* Jessamyn West

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As we muse on methods, we might recall that it was on this date in 1839 that the Liberty Party was announced.  The first anti-slavery political party, it was born from the American Anti-Slavery Society (AASS) to advocate the view that the Constitution was an anti-slavery document.  William Lloyd Garrison, leader of the AASS, held the contrary view that the Constitution should be condemned as an evil pro-slavery document.

The party, which ran its first slate the following year, included abolitionists who were willing to work within electoral politics.  (By contrast, the radical Garrison opposed voting and working within the system.)  Many Liberty Party members joined the anti-slavery (but not abolitionist) Free Soil Party in 1848 and eventually helped establish the Republican Party in the 1850s.

liberty Party source

 

Written by (Roughly) Daily

November 13, 2019 at 1:01 am

“Toto, I’ve a feeling we’re not in Kansas anymore”*…

 

Between 1900 and 1920, L. Frank Baum published 14 Oz books.  Astoundingly popular, the books spawned many theatrical adaptations (well before the classic 1939 movie we all know), as well as saga-themed objects like dolls, figurines– all aimed at an enormous fan base, the early century equivalent of Trekkies or Lord of the Rings freaks.  Among the theme merchandise, the 1921 Parker Bros. game pictured above.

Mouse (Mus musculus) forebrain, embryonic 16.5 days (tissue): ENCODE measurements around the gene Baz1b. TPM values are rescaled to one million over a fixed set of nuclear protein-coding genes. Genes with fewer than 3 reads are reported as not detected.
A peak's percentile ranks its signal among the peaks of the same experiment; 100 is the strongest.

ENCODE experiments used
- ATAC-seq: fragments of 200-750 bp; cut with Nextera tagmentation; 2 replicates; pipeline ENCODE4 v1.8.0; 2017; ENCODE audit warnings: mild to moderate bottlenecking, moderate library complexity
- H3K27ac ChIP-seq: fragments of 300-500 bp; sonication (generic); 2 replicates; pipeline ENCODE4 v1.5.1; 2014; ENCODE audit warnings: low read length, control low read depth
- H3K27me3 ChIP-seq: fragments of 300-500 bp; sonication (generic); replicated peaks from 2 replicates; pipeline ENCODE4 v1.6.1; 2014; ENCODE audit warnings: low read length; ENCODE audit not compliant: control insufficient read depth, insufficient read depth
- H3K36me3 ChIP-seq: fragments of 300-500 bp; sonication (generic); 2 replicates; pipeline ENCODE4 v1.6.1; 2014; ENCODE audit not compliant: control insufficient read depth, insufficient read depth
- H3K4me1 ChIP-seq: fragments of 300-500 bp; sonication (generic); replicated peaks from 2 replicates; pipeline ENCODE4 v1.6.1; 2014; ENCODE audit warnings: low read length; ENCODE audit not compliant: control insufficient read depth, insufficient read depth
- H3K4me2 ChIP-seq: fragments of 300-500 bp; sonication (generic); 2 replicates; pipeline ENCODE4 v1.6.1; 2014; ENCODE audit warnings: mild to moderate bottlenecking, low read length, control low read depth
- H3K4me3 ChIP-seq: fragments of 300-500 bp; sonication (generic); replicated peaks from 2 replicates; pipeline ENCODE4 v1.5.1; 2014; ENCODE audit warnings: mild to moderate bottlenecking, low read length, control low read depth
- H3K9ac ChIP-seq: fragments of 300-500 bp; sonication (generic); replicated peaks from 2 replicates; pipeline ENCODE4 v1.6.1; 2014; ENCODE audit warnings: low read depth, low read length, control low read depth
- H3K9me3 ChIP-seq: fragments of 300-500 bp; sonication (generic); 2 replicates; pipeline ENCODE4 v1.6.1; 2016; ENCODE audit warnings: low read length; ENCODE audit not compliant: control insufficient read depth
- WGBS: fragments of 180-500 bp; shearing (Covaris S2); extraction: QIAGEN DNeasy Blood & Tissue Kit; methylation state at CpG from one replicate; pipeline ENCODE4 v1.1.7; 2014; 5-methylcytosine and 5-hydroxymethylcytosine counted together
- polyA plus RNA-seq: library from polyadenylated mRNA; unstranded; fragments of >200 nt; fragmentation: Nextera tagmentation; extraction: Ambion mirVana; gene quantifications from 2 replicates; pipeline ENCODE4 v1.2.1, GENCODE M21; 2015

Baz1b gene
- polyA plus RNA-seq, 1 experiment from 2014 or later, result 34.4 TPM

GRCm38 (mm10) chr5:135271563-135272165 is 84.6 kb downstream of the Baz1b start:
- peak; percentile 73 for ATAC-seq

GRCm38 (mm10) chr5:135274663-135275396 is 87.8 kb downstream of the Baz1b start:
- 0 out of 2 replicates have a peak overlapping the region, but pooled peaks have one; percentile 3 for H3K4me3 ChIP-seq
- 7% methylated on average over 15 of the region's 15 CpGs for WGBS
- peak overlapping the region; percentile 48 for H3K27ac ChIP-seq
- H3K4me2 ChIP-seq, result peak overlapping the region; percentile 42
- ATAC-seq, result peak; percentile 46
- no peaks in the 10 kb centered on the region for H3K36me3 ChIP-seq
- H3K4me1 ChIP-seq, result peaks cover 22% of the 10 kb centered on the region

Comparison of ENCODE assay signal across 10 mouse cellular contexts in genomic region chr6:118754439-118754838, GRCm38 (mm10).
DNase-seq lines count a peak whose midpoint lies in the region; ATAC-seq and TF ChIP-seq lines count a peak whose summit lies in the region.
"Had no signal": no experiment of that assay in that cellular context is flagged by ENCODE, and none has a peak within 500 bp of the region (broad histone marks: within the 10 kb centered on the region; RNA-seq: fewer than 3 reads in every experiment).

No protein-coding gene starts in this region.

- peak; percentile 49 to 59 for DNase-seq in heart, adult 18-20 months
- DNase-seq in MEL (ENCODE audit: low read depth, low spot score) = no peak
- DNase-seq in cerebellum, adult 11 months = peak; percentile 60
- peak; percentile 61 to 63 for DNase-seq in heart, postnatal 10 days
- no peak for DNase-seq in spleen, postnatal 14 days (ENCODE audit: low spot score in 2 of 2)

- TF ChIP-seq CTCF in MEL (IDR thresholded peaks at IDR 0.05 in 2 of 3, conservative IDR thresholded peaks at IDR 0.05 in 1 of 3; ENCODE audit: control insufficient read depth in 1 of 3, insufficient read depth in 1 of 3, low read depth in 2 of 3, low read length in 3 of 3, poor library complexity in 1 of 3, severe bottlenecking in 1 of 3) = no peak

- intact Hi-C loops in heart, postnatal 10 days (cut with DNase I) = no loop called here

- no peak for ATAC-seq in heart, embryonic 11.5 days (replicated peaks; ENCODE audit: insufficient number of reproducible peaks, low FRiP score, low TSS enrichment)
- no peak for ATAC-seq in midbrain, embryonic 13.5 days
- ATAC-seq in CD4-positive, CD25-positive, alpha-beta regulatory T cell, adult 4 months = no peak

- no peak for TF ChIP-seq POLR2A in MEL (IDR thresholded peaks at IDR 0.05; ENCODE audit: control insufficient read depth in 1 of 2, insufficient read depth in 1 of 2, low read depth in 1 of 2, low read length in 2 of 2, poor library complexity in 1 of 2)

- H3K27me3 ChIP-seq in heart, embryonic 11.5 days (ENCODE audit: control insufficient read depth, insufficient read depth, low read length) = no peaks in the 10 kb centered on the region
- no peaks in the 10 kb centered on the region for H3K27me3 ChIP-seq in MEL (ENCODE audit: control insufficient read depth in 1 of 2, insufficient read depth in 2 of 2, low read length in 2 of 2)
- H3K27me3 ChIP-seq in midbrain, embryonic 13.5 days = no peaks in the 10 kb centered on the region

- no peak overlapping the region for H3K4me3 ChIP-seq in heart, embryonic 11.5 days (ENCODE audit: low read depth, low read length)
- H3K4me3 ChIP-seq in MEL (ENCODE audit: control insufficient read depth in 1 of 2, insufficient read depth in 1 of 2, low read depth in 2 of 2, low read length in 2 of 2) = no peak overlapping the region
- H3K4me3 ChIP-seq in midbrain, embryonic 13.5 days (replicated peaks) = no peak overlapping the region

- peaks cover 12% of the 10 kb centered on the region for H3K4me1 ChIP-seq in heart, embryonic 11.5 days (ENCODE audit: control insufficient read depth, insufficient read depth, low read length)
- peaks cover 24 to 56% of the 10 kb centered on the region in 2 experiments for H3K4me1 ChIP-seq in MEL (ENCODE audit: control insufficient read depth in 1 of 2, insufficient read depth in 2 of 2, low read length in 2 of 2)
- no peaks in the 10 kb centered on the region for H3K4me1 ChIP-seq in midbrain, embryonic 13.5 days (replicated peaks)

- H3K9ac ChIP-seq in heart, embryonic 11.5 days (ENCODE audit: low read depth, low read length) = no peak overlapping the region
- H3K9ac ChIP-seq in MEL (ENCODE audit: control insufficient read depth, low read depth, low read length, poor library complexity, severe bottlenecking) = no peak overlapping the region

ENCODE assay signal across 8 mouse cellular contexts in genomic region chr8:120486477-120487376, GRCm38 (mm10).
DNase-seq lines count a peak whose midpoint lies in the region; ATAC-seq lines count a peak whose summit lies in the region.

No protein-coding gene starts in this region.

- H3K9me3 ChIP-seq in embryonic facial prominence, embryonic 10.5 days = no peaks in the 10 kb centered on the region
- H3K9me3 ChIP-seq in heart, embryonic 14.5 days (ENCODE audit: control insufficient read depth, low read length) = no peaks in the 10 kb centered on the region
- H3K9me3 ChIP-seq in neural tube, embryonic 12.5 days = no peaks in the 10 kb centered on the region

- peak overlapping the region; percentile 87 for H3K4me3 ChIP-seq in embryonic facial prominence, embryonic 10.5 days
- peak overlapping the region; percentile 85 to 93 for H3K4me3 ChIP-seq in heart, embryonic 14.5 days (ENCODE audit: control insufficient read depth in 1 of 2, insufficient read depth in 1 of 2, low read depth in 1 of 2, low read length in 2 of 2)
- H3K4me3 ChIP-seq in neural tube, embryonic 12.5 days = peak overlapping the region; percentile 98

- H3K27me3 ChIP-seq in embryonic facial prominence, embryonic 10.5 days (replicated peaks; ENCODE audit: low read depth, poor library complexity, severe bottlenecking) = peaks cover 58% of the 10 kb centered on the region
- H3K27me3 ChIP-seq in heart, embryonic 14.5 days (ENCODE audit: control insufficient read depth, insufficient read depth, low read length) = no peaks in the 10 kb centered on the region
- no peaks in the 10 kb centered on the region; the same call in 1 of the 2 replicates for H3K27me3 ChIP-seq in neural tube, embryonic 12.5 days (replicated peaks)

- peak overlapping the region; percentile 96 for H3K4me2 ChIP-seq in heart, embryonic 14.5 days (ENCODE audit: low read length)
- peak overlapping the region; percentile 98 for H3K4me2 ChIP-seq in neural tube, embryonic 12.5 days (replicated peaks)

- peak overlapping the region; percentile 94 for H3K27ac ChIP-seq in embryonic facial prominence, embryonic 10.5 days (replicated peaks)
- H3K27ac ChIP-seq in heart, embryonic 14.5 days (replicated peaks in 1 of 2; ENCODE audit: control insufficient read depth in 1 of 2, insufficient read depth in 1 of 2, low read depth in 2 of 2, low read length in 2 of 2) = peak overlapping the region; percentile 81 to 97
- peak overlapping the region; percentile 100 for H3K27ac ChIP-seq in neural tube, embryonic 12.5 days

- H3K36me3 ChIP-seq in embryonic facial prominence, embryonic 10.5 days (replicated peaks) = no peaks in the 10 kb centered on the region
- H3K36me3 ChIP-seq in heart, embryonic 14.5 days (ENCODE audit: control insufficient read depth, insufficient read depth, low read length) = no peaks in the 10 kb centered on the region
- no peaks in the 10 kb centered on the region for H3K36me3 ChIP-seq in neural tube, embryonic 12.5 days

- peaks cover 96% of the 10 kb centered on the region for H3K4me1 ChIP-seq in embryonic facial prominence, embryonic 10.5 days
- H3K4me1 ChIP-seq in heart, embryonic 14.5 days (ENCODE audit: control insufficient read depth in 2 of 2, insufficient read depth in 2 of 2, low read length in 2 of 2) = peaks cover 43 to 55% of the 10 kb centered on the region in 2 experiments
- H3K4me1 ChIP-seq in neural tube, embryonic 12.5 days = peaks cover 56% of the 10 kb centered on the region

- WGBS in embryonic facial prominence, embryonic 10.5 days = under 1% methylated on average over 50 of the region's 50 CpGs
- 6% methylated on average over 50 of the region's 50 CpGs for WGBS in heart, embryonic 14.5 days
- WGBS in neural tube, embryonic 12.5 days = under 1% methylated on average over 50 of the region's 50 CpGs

The story’s popularity was such that this wasn’t even the first Parker Bros. Oz game. That was the Wogglebug Game of Conundrums, a card game published in 1905 and based on a character from Baum’s second Oz book, the sequel to Wizard. (You can see Wogglebug in the bottom right-hand quadrant of this gameboard.)

Many of the characters and places scattered around the 1921 board will be unfamiliar to people who know the Oz story from the 1939 movie or the original book (by far the most famous of the series). The presence of Woot and Ugu shows how familiar the whole Oz series would have been to the game’s audience…

More (and larger photos) at “The First Wizard of Oz–Themed Board Game, Sold to 1920s Superfans.”

Special Bonus:  Freud, Nietzsche, Carnap, and Marx: who would win at Monopoly?

* Dorothy

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As we follow the yellow brick road, we might send mischievous birthday greetings to Beverly Cleary; she was born on this date in 1916.  One of America’s most successful writers of children’s literature, she has sold 91 million copies of her books– including Henry Huggins, and the Ramona series– worldwide.

Cleary won the 1981 National Book Award and the 1984 Newbery Medal; for her lifetime contributions to American literature, she has received the National Medal of Arts, recognition as a “Living Legend” by the Library of Congress, and the Laura Ingalls Wilder Medal from the American Library Association.

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Written by (Roughly) Daily

April 12, 2014 at 1:01 am